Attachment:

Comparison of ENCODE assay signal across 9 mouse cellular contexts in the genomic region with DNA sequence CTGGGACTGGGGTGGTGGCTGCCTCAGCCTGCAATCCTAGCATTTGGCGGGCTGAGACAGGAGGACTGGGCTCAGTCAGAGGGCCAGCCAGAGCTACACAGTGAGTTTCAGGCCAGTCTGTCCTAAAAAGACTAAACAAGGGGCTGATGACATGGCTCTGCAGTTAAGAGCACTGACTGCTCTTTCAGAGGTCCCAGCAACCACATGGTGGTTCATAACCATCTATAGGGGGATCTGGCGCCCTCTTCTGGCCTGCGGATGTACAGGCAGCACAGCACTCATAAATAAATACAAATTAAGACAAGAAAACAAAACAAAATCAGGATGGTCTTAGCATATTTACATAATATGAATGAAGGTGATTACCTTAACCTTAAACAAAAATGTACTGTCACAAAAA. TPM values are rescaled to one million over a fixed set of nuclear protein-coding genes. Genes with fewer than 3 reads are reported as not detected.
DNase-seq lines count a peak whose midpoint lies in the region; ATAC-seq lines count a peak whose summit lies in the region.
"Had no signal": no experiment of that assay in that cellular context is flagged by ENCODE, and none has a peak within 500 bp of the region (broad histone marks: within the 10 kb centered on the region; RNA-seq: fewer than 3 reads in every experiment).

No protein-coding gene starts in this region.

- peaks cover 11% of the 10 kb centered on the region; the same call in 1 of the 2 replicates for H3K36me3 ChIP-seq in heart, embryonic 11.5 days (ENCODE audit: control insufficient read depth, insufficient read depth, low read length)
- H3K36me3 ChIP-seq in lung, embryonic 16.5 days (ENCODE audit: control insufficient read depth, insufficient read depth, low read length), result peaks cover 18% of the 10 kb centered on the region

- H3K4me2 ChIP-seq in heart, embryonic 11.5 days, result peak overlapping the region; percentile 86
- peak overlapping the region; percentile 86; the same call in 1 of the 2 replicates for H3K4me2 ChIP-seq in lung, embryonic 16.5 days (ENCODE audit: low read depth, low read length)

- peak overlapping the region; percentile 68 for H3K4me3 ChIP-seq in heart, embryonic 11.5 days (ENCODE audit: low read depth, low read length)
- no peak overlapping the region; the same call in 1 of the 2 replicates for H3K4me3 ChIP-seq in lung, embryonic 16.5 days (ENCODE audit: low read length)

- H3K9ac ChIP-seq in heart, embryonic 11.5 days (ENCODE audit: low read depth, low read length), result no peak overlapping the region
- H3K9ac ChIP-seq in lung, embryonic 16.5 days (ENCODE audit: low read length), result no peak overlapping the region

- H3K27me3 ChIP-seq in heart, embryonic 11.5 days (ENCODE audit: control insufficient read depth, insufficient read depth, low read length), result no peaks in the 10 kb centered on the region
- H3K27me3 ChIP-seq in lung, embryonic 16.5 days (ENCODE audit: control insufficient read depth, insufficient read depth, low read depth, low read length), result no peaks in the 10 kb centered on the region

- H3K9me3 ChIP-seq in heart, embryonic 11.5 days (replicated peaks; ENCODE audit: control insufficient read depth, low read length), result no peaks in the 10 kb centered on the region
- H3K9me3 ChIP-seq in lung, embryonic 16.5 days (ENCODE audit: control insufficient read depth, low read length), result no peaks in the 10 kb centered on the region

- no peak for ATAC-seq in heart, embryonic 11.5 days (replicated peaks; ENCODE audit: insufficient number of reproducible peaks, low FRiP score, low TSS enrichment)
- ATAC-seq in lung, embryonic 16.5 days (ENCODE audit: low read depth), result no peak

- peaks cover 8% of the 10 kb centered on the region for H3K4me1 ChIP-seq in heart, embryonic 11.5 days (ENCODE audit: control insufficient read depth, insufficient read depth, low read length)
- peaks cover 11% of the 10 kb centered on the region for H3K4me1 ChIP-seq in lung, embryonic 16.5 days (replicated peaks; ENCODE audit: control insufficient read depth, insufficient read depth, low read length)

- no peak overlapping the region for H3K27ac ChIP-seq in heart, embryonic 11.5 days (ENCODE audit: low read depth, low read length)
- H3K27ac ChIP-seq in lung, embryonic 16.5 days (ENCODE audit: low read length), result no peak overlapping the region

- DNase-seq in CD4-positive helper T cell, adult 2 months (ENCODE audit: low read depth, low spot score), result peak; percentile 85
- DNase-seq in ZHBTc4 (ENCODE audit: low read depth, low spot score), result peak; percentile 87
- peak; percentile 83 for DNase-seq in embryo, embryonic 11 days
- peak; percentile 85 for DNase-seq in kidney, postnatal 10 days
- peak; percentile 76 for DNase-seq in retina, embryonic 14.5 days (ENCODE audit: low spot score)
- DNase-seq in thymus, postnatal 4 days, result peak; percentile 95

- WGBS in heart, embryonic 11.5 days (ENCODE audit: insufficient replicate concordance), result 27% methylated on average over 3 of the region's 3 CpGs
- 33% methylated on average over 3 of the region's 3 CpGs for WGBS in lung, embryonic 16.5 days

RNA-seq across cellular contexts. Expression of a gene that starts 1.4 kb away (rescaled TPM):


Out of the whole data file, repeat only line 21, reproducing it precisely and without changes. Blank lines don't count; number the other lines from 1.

- no peak overlapping the region for H3K27ac ChIP-seq in heart, embryonic 11.5 days (ENCODE audit: low read depth, low read length)